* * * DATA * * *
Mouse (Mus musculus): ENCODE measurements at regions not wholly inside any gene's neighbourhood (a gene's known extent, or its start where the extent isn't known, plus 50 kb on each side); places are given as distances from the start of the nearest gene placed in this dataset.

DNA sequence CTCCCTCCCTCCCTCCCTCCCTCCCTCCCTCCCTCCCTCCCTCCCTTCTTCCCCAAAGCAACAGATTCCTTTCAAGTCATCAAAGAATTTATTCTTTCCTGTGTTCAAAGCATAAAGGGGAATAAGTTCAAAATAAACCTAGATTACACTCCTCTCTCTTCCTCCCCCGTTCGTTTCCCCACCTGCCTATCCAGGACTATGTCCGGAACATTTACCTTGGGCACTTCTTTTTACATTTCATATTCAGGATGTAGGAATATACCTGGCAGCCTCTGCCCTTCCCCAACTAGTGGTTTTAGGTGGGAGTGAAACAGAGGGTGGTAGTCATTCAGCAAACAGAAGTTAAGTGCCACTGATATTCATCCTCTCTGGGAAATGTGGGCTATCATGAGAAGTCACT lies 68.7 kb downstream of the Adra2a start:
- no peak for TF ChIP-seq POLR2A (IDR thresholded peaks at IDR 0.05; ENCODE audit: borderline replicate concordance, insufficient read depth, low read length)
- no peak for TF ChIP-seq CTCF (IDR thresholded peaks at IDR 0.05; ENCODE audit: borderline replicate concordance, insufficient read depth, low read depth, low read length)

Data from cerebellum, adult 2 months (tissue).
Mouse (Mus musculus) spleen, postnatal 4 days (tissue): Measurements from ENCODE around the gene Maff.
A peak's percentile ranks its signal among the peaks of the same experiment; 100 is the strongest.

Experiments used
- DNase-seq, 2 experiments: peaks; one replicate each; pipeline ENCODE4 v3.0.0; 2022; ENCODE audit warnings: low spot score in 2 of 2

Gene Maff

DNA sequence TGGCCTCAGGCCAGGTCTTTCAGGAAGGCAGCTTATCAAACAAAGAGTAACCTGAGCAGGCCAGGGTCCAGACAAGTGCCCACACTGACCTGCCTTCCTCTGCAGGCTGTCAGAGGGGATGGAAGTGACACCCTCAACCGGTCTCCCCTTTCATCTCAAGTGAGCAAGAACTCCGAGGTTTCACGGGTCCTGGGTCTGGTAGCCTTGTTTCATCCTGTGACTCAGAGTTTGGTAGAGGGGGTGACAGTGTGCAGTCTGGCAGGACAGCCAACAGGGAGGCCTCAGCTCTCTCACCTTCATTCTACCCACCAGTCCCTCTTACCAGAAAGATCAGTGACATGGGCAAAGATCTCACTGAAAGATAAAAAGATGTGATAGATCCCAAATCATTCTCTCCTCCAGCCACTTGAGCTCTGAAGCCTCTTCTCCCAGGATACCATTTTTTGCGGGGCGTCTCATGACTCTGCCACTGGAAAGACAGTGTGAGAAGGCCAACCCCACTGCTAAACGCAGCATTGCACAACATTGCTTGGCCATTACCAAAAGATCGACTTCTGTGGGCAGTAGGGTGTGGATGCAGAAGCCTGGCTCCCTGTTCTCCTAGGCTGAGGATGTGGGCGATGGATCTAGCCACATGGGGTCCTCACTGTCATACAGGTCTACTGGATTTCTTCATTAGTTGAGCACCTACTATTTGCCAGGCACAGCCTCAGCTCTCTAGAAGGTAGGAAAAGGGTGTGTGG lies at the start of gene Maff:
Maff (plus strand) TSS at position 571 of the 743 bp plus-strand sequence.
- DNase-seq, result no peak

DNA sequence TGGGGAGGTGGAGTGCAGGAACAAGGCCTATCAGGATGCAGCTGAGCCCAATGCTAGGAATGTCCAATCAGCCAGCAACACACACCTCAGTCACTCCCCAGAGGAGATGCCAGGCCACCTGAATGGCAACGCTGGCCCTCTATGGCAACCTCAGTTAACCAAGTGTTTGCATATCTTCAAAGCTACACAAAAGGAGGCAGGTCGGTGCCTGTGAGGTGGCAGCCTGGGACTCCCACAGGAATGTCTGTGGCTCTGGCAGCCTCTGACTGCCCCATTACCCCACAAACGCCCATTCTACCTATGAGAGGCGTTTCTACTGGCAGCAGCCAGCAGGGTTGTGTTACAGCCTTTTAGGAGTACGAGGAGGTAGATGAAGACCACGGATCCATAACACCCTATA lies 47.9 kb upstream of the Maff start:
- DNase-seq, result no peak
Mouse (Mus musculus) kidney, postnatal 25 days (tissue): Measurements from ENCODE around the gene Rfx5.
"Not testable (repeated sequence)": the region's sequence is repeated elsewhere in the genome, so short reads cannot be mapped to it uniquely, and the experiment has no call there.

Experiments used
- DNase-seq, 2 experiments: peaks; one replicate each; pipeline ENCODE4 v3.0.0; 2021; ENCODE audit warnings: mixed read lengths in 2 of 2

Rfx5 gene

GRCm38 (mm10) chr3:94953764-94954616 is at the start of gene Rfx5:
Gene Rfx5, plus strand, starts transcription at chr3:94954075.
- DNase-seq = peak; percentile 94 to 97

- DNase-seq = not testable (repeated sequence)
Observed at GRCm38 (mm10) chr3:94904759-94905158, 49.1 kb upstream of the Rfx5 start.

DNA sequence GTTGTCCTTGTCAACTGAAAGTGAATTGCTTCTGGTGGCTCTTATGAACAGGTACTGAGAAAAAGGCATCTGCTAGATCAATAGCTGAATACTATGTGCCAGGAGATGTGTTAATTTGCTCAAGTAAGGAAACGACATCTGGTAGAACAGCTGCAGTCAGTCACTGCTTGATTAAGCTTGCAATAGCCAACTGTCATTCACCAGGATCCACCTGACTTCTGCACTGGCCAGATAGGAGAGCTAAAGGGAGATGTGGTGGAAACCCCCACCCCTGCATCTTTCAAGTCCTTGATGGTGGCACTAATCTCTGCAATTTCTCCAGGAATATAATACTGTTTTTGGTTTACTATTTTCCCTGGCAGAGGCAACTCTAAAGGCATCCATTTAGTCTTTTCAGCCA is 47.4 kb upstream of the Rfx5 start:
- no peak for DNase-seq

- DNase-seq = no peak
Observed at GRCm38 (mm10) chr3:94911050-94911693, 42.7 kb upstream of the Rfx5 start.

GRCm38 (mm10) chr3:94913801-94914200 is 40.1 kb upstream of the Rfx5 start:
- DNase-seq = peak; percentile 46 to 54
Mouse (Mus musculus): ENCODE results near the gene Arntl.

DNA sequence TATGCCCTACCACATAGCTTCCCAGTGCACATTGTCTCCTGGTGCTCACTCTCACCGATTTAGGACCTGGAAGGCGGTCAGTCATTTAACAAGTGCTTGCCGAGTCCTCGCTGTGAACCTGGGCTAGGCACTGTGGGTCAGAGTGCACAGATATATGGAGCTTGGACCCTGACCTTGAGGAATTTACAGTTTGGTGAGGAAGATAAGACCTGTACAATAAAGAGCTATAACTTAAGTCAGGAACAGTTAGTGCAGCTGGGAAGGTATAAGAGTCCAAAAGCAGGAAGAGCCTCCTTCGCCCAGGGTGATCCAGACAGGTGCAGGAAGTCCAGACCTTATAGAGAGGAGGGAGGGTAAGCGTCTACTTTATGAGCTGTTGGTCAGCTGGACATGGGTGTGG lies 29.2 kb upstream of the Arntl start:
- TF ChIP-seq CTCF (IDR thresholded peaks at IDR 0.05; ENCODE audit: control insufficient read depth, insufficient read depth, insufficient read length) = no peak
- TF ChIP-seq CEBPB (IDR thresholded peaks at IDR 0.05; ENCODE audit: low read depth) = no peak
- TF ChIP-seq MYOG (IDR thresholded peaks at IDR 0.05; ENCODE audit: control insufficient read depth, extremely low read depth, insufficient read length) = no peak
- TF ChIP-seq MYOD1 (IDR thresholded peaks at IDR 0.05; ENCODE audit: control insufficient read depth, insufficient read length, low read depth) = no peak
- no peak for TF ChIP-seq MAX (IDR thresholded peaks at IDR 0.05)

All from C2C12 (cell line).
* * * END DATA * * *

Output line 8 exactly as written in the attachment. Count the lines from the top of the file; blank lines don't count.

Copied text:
Experiments used